NW: When it comes to addressing these high-impact pharmaceutical challenges, the best approach is to deploy targeted clinical solutions that leverage three basic strategies to drive pharmacy program optimization.

So first, identification of these challenging high-impact pharmaceutical categories is key. So, they’re not readily identifiable within the data. I think I’ve said a couple different ways. In addition, a pharmacy program should include proactive solution options for post-dispense review, plan edits, drugless control or formulary management, as well as medication prior authorization decision support that includes both clinical and regulatory or juris rules that reinforce utilization management and billing controls.

Second, follow the evidence. So, enforcing those clinical controls that target these categories and scenarios for interventions to promote first-line more cost-effective alternatives through clinical review and timely recommendations, drug utilization assessments, and/or formal utilization review.

I’m building these categories into predictive and demonstrative risk-modeling to establish clinical solutions that address patient safety, align with evidence‑based recommendations for treatment, and enforce various treatment guidelines, such as the ODG, and then following this up by promoting ongoing clinician engagement, oversight, education and coordination can really be a strong approach.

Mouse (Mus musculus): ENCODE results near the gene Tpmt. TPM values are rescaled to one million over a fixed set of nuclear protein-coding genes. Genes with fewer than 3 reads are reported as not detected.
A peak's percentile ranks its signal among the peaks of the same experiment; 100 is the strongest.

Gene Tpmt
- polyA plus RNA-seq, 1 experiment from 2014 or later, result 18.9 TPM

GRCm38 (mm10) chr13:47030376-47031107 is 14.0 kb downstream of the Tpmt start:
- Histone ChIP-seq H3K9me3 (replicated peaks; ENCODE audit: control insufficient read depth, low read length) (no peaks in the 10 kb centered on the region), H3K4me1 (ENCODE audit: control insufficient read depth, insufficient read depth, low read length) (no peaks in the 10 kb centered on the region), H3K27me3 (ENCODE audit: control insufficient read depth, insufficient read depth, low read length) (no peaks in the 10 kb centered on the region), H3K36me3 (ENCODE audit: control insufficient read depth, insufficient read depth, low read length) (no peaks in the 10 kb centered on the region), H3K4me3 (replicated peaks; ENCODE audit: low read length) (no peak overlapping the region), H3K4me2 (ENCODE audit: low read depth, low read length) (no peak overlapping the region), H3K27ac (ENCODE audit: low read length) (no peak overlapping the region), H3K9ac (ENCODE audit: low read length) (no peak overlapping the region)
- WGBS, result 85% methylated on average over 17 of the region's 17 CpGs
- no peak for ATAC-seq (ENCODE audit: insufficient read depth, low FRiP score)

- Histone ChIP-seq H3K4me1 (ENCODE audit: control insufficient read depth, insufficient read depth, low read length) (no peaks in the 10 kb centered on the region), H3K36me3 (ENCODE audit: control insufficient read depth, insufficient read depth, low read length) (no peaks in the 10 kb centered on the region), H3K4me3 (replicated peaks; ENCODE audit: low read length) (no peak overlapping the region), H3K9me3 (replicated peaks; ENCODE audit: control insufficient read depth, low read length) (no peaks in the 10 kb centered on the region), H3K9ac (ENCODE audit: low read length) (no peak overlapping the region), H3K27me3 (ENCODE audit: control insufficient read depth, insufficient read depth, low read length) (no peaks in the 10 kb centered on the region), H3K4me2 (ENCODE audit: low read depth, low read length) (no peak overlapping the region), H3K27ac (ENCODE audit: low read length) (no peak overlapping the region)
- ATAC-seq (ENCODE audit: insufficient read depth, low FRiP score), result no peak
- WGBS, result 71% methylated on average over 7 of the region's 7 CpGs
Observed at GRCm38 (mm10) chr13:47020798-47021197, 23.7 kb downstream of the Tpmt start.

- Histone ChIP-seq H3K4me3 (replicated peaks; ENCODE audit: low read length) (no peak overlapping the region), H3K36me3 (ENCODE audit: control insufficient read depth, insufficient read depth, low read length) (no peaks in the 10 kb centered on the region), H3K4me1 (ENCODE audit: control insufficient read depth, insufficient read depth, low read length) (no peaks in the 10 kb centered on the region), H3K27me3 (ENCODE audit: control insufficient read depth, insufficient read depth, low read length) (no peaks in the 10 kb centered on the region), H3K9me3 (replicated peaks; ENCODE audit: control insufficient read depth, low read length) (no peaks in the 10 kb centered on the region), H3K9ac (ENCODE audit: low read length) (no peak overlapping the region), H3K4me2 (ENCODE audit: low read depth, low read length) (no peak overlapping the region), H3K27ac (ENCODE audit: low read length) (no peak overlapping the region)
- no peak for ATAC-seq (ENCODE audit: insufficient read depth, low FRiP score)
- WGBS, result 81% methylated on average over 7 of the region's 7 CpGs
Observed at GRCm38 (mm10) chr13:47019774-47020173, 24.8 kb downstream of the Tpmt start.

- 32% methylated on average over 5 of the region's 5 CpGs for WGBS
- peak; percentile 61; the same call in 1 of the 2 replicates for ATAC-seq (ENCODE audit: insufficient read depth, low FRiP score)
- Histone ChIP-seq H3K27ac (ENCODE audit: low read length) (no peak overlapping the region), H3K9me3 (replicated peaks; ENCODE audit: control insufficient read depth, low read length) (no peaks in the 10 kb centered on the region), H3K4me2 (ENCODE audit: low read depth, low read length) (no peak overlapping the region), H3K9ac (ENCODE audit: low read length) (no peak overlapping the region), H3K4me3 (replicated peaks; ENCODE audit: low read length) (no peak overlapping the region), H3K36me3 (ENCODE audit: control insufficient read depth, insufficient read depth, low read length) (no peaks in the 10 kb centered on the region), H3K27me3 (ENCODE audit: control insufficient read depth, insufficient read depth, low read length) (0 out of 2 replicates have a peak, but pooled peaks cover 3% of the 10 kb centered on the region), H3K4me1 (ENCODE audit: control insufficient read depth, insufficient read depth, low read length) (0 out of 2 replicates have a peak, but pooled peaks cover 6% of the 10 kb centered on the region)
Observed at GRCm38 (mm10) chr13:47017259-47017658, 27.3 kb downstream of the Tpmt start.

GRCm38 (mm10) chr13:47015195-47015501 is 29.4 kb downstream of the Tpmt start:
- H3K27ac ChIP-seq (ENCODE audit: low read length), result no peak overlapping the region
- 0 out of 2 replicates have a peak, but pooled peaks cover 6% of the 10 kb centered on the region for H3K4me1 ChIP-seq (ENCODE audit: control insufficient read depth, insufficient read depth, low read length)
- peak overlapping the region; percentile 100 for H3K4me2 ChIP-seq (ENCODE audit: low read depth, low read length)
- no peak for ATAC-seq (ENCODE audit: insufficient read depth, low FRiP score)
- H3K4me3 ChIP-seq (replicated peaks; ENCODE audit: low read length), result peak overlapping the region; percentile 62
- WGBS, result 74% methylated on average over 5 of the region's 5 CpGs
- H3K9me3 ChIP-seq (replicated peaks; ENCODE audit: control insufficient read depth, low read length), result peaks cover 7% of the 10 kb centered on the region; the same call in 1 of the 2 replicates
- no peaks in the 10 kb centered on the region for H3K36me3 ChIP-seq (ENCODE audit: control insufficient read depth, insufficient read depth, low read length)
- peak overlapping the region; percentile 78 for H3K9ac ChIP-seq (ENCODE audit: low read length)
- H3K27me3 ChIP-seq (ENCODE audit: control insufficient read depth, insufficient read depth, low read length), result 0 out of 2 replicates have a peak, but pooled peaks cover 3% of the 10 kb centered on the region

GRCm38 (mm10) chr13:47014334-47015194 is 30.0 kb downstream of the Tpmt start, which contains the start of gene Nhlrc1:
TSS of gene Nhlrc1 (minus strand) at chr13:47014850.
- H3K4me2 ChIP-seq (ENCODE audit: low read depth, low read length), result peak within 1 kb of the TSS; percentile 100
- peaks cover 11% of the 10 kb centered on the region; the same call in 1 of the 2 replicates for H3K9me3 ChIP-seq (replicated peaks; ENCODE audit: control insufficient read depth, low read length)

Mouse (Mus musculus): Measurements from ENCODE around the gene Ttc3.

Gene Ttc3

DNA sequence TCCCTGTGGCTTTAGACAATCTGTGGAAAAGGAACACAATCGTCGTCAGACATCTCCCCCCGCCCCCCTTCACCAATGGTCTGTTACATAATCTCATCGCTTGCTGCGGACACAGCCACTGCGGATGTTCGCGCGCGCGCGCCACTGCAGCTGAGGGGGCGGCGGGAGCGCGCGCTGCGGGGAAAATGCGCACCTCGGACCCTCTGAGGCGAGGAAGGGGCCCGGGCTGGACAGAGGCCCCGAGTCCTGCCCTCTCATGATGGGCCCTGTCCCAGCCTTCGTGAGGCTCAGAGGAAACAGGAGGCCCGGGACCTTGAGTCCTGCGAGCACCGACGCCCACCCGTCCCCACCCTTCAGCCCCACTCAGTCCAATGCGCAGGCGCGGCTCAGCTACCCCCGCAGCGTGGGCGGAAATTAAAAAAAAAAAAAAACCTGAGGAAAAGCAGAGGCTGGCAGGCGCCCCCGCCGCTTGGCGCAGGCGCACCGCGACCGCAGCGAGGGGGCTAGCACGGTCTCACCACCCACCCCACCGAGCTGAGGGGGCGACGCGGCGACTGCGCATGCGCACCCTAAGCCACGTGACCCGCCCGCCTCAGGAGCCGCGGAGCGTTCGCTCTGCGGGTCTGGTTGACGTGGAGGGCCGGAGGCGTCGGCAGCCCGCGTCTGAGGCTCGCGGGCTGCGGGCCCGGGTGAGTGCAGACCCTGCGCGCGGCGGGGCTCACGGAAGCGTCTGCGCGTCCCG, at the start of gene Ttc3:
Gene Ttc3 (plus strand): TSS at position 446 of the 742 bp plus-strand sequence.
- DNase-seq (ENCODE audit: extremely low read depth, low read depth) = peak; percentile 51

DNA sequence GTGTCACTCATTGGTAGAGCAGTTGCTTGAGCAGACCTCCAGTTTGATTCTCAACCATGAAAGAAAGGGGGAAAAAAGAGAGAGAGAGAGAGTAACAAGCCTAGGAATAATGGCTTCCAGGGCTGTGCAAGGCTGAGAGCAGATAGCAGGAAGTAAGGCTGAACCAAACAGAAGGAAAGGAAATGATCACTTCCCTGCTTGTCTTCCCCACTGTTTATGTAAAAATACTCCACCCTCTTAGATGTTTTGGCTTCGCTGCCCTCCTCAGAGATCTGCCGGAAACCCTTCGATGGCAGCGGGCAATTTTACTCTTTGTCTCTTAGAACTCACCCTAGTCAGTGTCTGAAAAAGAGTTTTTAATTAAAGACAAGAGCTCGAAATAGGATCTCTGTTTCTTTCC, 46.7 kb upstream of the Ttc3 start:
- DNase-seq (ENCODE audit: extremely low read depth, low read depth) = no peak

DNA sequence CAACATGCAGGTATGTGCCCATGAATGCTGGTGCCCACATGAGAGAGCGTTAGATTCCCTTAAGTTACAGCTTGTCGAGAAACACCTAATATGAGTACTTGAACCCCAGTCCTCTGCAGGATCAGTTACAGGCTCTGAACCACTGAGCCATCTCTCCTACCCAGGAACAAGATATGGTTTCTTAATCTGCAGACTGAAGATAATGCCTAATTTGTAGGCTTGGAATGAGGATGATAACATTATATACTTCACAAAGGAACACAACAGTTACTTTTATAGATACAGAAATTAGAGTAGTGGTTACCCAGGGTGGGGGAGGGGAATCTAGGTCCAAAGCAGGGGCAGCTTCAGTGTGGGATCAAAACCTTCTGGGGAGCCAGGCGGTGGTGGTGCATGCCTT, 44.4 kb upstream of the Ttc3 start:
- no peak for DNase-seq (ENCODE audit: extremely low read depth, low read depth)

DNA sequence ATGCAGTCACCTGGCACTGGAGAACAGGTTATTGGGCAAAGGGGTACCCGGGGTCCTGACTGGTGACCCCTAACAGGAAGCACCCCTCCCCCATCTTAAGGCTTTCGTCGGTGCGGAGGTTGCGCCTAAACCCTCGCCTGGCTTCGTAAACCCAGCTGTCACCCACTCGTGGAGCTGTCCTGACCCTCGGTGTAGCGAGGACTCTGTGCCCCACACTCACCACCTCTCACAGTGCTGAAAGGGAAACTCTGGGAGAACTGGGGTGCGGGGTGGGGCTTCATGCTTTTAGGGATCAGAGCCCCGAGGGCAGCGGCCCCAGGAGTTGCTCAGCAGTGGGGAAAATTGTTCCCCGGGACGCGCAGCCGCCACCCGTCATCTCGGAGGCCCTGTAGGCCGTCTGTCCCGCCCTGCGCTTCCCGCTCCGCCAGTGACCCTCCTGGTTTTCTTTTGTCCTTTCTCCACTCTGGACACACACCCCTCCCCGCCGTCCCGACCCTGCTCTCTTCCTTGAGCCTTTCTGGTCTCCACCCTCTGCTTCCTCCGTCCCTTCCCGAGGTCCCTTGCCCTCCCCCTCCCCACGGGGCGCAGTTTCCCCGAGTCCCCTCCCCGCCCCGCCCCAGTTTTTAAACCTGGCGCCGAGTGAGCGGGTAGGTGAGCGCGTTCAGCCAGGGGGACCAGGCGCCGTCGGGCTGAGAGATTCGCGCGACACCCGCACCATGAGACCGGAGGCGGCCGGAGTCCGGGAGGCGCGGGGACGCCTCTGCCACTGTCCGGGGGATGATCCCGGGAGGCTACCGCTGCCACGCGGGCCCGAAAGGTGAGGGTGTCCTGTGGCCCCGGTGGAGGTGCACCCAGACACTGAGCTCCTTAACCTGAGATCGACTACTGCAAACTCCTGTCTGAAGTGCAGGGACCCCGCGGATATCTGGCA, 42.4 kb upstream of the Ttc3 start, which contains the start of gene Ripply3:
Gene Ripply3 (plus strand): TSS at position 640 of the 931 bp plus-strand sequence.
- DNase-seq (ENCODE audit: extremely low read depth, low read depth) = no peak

And finally, I think this could be one of the most important pieces, is being able to use reporting tools and data analytics to continually assess and improve processes and collaboration with the various stakeholders on the claim. This includes communication, any workflow adjustments that are needed, education, support, and partnership review to address areas of ongoing opportunity and impact.

TK: Thanks, Nikki. This concludes our Enlyte drug trends review series. We hope you enjoyed it as much as we enjoyed sharing it with you. However, Nikki and I will be offering a free webinar on Wednesday Sept. 27 on Evaluating an Ever-Changing Pharmacy Landscape in Workers’ Compensation . Click here to register.